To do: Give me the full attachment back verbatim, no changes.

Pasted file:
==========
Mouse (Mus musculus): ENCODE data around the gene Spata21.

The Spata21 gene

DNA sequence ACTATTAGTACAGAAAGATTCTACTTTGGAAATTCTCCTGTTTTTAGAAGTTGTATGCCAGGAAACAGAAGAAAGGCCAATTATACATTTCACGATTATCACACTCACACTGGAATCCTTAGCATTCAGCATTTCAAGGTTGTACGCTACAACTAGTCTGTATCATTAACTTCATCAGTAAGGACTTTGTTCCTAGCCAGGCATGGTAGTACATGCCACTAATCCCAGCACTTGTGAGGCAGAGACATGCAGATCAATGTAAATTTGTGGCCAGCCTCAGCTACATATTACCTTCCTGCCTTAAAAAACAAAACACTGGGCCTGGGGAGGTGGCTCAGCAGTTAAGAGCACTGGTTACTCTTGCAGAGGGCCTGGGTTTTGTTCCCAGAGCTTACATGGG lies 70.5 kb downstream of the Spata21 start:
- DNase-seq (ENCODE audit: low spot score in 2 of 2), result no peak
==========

Mouse (Mus musculus): ENCODE data around the gene Spata21.

The Spata21 gene

DNA sequence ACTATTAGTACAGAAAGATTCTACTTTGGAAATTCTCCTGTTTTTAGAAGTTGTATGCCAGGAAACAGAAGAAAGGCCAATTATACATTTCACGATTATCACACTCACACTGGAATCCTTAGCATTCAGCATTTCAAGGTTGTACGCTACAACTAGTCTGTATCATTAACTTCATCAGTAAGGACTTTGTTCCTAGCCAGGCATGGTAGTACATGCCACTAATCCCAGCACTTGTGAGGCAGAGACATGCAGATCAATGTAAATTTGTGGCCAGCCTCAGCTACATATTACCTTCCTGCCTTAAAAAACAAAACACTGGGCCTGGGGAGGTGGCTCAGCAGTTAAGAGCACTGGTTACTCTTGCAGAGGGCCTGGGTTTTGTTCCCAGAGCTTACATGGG lies 70.5 kb downstream of the Spata21 start:
- DNase-seq (ENCODE audit: low spot score in 2 of 2), result no peak